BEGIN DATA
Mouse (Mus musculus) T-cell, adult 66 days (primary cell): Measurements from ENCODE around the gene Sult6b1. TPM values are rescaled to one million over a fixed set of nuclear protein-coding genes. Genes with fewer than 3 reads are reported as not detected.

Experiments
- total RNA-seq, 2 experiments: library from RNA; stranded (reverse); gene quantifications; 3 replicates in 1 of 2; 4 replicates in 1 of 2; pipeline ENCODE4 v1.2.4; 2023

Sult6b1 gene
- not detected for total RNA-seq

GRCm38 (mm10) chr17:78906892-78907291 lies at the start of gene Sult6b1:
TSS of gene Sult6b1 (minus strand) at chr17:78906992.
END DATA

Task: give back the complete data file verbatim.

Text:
Mouse (Mus musculus) T-cell, adult 66 days (primary cell): Measurements from ENCODE around the gene Sult6b1. TPM values are rescaled to one million over a fixed set of nuclear protein-coding genes. Genes with fewer than 3 reads are reported as not detected.

Experiments
- total RNA-seq, 2 experiments: library from RNA; stranded (reverse); gene quantifications; 3 replicates in 1 of 2; 4 replicates in 1 of 2; pipeline ENCODE4 v1.2.4; 2023

Sult6b1 gene
- not detected for total RNA-seq

GRCm38 (mm10) chr17:78906892-78907291 lies at the start of gene Sult6b1:
TSS of gene Sult6b1 (minus strand) at chr17:78906992.